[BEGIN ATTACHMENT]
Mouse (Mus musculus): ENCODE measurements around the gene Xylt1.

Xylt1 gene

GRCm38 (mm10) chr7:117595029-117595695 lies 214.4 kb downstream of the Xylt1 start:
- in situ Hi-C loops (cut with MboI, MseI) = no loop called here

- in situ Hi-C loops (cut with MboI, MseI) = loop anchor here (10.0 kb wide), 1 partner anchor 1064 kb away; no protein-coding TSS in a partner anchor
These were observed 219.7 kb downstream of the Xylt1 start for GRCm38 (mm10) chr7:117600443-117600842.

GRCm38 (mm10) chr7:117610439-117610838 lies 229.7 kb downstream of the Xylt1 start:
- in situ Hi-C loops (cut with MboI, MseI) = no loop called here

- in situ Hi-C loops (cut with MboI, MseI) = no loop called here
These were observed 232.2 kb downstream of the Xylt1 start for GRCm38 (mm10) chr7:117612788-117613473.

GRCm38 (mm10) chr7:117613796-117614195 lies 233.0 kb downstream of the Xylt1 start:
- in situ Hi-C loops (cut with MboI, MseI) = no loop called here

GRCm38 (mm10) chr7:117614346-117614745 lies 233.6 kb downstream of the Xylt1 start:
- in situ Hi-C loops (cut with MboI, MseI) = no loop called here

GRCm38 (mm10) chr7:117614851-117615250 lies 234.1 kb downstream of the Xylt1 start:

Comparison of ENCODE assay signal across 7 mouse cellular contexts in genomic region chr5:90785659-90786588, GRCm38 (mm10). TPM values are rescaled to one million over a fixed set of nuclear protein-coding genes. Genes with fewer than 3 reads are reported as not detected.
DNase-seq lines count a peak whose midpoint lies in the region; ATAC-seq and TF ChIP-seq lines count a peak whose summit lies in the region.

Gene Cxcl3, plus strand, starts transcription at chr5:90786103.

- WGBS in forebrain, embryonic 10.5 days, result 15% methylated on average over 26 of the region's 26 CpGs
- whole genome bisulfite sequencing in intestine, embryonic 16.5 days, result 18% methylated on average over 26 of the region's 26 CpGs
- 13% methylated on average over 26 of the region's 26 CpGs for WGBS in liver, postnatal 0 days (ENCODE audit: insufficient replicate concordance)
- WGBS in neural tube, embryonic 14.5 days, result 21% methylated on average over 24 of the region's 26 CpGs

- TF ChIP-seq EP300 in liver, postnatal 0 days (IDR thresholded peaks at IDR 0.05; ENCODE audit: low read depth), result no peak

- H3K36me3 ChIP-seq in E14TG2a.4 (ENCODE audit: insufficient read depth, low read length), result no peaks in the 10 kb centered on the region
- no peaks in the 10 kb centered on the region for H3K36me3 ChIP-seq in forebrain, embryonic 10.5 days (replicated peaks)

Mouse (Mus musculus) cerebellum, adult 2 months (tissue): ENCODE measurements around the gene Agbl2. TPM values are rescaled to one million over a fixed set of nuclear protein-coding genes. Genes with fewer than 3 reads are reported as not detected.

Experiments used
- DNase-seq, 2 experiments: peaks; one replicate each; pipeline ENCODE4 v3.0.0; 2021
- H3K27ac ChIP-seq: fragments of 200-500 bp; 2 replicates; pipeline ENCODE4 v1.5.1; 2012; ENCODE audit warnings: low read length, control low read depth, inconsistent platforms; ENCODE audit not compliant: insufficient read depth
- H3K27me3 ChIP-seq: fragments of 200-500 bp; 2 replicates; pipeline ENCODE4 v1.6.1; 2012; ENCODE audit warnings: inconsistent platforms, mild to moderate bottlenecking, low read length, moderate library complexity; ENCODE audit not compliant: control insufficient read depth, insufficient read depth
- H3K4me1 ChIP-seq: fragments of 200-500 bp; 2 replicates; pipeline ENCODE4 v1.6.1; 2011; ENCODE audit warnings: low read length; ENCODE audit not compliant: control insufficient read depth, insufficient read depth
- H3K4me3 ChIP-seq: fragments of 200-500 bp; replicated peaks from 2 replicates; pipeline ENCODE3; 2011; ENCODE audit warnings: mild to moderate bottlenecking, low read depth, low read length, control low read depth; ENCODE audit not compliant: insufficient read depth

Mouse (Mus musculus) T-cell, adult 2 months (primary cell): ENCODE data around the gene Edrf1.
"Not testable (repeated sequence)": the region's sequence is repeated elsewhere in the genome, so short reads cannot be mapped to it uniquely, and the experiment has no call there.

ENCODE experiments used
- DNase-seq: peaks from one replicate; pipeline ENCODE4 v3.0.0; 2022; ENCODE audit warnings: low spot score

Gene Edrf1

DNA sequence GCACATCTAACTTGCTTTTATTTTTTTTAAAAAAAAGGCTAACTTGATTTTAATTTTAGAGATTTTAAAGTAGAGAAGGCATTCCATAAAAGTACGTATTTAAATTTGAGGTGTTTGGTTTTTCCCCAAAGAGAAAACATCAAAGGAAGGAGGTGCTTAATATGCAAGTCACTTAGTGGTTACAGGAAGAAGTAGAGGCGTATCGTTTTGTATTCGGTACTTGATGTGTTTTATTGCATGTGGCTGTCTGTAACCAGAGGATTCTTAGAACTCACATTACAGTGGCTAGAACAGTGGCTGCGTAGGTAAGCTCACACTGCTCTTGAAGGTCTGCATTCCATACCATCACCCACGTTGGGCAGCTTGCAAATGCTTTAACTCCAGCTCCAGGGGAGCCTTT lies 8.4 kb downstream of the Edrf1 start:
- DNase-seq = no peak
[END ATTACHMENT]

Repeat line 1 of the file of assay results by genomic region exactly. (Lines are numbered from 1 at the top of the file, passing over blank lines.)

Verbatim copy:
Mouse (Mus musculus): ENCODE measurements around the gene Xylt1.